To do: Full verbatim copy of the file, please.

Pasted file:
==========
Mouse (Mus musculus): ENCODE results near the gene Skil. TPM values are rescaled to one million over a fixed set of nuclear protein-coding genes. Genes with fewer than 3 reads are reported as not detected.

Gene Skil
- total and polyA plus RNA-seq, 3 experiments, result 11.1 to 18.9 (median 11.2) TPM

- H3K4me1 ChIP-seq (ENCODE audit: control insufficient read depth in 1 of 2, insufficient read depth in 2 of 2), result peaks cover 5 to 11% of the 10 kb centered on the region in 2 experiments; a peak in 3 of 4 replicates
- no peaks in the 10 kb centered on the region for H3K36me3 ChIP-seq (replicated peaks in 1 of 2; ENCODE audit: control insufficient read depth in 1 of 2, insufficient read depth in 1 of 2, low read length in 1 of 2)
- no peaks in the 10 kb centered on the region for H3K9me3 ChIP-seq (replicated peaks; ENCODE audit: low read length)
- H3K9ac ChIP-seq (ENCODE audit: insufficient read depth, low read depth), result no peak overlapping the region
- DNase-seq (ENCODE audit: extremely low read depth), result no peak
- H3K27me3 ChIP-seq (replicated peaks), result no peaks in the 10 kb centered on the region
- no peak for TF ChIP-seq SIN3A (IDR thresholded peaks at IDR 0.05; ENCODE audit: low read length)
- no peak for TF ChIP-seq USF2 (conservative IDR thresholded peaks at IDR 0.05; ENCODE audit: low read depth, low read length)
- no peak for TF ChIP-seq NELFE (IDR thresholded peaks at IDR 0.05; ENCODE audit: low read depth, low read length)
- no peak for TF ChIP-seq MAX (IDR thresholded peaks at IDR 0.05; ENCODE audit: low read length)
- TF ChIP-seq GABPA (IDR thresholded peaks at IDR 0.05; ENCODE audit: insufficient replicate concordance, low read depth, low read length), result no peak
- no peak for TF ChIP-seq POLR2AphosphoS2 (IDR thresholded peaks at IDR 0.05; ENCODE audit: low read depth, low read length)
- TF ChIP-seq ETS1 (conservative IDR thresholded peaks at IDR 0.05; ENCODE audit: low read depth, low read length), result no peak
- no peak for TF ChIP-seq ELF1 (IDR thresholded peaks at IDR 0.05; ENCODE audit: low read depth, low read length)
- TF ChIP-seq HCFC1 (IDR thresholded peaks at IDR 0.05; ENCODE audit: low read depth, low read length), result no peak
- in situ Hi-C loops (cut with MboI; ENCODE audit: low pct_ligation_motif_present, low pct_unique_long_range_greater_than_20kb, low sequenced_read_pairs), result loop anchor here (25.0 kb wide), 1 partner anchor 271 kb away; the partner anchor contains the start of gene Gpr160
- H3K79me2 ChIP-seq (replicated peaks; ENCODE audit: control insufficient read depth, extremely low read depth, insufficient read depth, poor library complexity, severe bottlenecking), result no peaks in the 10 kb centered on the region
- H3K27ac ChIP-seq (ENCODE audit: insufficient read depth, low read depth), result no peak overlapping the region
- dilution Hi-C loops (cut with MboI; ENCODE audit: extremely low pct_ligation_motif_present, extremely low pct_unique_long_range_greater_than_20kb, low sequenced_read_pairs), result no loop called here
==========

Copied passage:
Mouse (Mus musculus): ENCODE results near the gene Skil. TPM values are rescaled to one million over a fixed set of nuclear protein-coding genes. Genes with fewer than 3 reads are reported as not detected.

Gene Skil
- total and polyA plus RNA-seq, 3 experiments, result 11.1 to 18.9 (median 11.2) TPM

- H3K4me1 ChIP-seq (ENCODE audit: control insufficient read depth in 1 of 2, insufficient read depth in 2 of 2), result peaks cover 5 to 11% of the 10 kb centered on the region in 2 experiments; a peak in 3 of 4 replicates
- no peaks in the 10 kb centered on the region for H3K36me3 ChIP-seq (replicated peaks in 1 of 2; ENCODE audit: control insufficient read depth in 1 of 2, insufficient read depth in 1 of 2, low read length in 1 of 2)
- no peaks in the 10 kb centered on the region for H3K9me3 ChIP-seq (replicated peaks; ENCODE audit: low read length)
- H3K9ac ChIP-seq (ENCODE audit: insufficient read depth, low read depth), result no peak overlapping the region
- DNase-seq (ENCODE audit: extremely low read depth), result no peak
- H3K27me3 ChIP-seq (replicated peaks), result no peaks in the 10 kb centered on the region
- no peak for TF ChIP-seq SIN3A (IDR thresholded peaks at IDR 0.05; ENCODE audit: low read length)
- no peak for TF ChIP-seq USF2 (conservative IDR thresholded peaks at IDR 0.05; ENCODE audit: low read depth, low read length)
- no peak for TF ChIP-seq NELFE (IDR thresholded peaks at IDR 0.05; ENCODE audit: low read depth, low read length)
- no peak for TF ChIP-seq MAX (IDR thresholded peaks at IDR 0.05; ENCODE audit: low read length)
- TF ChIP-seq GABPA (IDR thresholded peaks at IDR 0.05; ENCODE audit: insufficient replicate concordance, low read depth, low read length), result no peak
- no peak for TF ChIP-seq POLR2AphosphoS2 (IDR thresholded peaks at IDR 0.05; ENCODE audit: low read depth, low read length)
- TF ChIP-seq ETS1 (conservative IDR thresholded peaks at IDR 0.05; ENCODE audit: low read depth, low read length), result no peak
- no peak for TF ChIP-seq ELF1 (IDR thresholded peaks at IDR 0.05; ENCODE audit: low read depth, low read length)
- TF ChIP-seq HCFC1 (IDR thresholded peaks at IDR 0.05; ENCODE audit: low read depth, low read length), result no peak
- in situ Hi-C loops (cut with MboI; ENCODE audit: low pct_ligation_motif_present, low pct_unique_long_range_greater_than_20kb, low sequenced_read_pairs), result loop anchor here (25.0 kb wide), 1 partner anchor 271 kb away; the partner anchor contains the start of gene Gpr160
- H3K79me2 ChIP-seq (replicated peaks; ENCODE audit: control insufficient read depth, extremely low read depth, insufficient read depth, poor library complexity, severe bottlenecking), result no peaks in the 10 kb centered on the region
- H3K27ac ChIP-seq (ENCODE audit: insufficient read depth, low read depth), result no peak overlapping the region
- dilution Hi-C loops (cut with MboI; ENCODE audit: extremely low pct_ligation_motif_present, extremely low pct_unique_long_range_greater_than_20kb, low sequenced_read_pairs), result no loop called here